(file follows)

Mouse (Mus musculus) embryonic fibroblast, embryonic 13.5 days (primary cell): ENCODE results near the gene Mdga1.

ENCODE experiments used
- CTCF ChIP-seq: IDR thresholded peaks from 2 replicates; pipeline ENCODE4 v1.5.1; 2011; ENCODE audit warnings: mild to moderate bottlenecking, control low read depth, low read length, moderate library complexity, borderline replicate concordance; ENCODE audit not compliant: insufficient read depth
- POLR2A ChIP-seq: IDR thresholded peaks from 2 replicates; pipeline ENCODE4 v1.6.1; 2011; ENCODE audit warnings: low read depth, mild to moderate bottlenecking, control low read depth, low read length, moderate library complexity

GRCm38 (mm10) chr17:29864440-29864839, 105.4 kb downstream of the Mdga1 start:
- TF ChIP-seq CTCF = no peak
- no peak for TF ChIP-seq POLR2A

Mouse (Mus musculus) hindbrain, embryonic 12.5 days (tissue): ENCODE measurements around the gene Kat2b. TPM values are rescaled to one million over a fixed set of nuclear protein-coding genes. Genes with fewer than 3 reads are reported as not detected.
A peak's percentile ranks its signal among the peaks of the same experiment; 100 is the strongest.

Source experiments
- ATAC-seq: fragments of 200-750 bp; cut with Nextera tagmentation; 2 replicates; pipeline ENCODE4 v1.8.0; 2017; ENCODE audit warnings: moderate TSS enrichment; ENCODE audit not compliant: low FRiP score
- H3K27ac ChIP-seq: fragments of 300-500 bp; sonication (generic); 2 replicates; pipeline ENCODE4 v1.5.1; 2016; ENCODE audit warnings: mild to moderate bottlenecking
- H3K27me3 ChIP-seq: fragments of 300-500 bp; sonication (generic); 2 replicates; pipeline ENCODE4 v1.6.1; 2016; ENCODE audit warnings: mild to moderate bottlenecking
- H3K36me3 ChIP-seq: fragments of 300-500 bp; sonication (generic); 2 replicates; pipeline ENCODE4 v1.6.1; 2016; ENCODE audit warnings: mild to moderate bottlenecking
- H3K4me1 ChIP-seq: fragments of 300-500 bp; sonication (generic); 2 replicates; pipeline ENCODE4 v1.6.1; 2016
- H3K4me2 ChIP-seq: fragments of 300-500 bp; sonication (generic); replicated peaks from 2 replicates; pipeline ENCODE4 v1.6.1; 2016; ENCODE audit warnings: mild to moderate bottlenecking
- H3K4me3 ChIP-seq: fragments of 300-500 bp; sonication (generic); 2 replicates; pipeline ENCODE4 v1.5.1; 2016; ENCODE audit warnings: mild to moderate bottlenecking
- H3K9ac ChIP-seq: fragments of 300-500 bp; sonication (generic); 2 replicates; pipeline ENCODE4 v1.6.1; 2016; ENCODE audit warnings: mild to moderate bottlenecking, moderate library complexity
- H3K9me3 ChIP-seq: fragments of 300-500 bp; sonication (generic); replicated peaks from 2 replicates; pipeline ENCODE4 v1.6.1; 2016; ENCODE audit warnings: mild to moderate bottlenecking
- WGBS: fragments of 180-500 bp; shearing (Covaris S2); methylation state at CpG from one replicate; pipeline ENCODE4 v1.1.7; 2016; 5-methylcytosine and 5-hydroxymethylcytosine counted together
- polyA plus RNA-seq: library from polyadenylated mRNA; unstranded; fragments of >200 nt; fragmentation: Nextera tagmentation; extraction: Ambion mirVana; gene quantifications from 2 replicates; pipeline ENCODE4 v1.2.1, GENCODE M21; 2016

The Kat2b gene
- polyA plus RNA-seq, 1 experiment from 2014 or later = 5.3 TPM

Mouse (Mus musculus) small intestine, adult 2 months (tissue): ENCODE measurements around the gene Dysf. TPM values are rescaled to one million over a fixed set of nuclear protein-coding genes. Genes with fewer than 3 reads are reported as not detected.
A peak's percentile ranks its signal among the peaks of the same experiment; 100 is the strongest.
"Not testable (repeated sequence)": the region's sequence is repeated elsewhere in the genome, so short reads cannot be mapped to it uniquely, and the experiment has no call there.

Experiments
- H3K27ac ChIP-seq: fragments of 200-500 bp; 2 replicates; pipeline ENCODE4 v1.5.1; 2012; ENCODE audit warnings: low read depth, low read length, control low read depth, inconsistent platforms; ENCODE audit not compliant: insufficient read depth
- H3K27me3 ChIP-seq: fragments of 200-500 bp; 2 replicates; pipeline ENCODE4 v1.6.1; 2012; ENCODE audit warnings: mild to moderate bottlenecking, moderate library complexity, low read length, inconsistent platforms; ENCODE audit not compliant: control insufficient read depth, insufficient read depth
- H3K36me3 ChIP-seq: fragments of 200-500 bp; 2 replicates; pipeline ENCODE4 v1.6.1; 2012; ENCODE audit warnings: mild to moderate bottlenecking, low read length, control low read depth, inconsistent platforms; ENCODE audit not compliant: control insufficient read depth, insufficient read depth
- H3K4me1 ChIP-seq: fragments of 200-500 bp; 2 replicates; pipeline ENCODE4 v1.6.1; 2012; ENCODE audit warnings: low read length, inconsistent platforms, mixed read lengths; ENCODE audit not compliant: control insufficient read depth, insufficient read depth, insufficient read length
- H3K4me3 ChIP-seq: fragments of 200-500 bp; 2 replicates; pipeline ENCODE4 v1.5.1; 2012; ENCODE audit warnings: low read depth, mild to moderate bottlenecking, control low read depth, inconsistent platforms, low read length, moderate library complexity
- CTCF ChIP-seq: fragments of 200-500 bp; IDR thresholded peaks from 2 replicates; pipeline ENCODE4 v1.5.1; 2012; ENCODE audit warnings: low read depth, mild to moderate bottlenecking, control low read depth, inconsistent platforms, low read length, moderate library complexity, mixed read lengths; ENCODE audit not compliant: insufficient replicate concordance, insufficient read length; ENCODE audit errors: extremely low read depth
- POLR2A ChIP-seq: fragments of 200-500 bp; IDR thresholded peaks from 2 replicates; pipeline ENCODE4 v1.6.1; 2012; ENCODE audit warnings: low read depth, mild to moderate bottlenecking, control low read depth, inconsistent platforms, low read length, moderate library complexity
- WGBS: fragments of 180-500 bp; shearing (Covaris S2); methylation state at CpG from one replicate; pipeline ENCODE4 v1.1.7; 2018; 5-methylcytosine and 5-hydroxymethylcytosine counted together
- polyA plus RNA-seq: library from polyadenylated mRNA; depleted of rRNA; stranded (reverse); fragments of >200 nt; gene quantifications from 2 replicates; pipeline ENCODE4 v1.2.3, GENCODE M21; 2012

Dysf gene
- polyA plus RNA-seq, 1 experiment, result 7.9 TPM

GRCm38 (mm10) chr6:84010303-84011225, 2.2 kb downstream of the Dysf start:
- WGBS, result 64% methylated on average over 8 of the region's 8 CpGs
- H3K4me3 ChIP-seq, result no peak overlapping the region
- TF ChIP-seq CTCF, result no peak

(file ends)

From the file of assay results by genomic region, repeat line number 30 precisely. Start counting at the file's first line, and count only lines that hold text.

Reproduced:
- H3K36me3 ChIP-seq: fragments of 200-500 bp; 2 replicates; pipeline ENCODE4 v1.6.1; 2012; ENCODE audit warnings: mild to moderate bottlenecking, low read length, control low read depth, inconsistent platforms; ENCODE audit not compliant: control insufficient read depth, insufficient read depth